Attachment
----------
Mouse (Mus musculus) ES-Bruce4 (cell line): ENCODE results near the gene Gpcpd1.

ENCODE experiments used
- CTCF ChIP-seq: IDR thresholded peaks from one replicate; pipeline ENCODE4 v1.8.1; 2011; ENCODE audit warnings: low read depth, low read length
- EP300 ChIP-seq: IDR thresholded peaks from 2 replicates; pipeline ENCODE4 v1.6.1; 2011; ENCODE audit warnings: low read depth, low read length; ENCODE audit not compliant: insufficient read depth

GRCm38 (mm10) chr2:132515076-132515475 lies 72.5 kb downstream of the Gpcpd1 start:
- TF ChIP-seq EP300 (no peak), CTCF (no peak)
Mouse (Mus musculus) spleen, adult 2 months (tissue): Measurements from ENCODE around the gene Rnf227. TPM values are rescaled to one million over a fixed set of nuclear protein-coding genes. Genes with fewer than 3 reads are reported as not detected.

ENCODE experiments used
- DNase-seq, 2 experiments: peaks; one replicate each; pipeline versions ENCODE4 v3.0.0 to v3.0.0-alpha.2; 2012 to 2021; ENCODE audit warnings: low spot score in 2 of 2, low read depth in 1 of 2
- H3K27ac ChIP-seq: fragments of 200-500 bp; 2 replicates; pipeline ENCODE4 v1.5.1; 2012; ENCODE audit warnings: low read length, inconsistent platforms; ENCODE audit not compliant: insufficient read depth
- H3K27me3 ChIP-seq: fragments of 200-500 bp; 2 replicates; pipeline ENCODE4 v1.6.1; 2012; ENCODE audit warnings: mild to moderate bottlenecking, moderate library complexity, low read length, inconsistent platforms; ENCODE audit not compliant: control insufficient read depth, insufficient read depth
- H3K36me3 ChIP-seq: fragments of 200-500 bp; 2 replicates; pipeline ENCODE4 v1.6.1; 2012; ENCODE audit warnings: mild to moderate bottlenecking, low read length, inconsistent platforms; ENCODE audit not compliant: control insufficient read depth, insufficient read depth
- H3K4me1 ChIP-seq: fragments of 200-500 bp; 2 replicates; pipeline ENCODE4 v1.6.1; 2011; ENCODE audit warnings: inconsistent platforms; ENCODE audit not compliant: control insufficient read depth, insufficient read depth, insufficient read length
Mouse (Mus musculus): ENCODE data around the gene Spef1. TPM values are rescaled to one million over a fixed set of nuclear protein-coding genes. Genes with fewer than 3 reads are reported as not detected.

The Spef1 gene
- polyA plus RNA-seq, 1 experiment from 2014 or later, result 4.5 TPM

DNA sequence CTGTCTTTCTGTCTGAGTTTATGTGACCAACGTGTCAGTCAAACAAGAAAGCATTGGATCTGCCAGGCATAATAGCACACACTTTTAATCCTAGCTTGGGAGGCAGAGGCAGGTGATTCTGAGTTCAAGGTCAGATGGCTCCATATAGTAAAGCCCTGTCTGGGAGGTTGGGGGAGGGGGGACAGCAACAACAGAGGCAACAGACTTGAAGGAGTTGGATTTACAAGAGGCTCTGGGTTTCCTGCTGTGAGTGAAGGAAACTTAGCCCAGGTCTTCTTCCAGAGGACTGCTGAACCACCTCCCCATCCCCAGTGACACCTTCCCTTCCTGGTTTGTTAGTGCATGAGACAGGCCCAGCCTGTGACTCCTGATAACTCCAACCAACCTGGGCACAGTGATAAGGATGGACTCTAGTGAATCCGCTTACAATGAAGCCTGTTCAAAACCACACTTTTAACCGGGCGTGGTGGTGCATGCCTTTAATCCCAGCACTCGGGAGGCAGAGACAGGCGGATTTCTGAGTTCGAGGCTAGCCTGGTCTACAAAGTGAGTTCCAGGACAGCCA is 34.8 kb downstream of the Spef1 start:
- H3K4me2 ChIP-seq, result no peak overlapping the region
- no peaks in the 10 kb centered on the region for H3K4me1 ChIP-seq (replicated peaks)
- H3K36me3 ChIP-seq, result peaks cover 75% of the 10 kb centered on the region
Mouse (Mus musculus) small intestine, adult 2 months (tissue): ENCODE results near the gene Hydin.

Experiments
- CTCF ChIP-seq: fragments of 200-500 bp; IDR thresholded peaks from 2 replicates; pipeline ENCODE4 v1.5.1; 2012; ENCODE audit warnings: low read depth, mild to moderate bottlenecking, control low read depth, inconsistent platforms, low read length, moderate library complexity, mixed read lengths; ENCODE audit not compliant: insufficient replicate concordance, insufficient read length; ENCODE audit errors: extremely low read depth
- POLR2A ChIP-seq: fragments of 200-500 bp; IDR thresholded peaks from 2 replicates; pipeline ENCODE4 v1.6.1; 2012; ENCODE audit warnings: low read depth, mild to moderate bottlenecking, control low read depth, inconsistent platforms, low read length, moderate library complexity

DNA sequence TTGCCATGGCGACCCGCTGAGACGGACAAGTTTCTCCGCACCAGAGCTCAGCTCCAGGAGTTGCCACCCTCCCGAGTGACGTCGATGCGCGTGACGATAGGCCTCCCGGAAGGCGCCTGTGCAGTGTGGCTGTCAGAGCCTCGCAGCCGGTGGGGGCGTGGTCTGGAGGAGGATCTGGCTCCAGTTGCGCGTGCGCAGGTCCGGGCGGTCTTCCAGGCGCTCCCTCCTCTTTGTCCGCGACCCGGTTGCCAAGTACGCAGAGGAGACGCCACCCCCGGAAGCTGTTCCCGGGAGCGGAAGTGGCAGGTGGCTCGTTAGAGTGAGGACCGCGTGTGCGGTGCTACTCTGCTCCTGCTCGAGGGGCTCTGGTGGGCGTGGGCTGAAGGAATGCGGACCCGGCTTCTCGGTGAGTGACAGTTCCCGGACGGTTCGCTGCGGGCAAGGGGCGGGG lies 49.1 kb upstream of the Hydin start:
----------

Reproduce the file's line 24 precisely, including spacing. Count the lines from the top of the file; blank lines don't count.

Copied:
- POLR2A ChIP-seq: fragments of 200-500 bp; IDR thresholded peaks from 2 replicates; pipeline ENCODE4 v1.6.1; 2012; ENCODE audit warnings: low read depth, mild to moderate bottlenecking, control low read depth, inconsistent platforms, low read length, moderate library complexity